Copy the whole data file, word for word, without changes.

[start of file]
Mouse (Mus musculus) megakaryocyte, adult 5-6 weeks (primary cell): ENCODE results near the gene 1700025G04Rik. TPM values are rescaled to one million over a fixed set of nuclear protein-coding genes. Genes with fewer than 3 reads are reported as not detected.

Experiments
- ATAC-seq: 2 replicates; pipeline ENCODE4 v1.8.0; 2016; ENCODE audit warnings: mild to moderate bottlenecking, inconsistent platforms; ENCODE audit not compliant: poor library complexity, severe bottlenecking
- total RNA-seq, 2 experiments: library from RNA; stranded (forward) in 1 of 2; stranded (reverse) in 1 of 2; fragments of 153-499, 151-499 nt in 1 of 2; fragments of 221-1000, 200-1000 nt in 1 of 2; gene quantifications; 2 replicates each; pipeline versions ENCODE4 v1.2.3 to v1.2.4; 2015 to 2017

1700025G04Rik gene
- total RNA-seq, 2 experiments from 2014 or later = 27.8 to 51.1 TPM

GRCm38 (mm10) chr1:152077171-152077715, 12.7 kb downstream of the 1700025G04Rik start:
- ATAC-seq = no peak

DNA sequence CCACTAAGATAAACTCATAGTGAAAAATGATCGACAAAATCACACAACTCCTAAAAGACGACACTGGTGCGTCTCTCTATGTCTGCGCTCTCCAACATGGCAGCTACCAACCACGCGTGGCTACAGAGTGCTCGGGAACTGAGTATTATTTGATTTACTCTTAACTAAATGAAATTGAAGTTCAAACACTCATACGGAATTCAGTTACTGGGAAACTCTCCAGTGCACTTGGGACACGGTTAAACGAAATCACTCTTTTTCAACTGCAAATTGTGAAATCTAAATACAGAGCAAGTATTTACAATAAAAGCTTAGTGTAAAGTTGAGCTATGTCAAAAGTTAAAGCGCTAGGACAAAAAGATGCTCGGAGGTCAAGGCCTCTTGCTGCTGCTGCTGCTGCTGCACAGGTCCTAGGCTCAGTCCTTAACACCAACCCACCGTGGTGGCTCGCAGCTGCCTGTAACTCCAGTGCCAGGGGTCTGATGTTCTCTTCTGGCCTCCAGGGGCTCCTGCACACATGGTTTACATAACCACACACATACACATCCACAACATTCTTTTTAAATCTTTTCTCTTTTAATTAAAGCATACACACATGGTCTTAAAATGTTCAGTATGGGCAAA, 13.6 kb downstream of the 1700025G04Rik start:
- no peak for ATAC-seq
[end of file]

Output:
Mouse (Mus musculus) megakaryocyte, adult 5-6 weeks (primary cell): ENCODE results near the gene 1700025G04Rik. TPM values are rescaled to one million over a fixed set of nuclear protein-coding genes. Genes with fewer than 3 reads are reported as not detected.

Experiments
- ATAC-seq: 2 replicates; pipeline ENCODE4 v1.8.0; 2016; ENCODE audit warnings: mild to moderate bottlenecking, inconsistent platforms; ENCODE audit not compliant: poor library complexity, severe bottlenecking
- total RNA-seq, 2 experiments: library from RNA; stranded (forward) in 1 of 2; stranded (reverse) in 1 of 2; fragments of 153-499, 151-499 nt in 1 of 2; fragments of 221-1000, 200-1000 nt in 1 of 2; gene quantifications; 2 replicates each; pipeline versions ENCODE4 v1.2.3 to v1.2.4; 2015 to 2017

1700025G04Rik gene
- total RNA-seq, 2 experiments from 2014 or later = 27.8 to 51.1 TPM

GRCm38 (mm10) chr1:152077171-152077715, 12.7 kb downstream of the 1700025G04Rik start:
- ATAC-seq = no peak

DNA sequence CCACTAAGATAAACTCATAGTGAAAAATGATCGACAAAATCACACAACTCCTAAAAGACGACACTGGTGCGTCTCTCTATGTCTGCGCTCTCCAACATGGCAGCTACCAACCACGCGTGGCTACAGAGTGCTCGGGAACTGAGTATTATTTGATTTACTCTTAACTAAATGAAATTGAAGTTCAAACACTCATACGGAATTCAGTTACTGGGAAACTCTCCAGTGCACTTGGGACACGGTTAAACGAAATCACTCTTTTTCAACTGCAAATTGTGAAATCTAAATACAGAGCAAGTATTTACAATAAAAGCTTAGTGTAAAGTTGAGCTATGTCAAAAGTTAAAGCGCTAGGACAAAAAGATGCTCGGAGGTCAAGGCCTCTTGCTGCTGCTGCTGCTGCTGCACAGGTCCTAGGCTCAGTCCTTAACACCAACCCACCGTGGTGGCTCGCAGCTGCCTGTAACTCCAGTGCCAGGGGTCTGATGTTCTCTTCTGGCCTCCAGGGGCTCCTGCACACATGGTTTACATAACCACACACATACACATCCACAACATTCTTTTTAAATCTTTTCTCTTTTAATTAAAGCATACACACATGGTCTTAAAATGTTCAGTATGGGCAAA, 13.6 kb downstream of the 1700025G04Rik start:
- no peak for ATAC-seq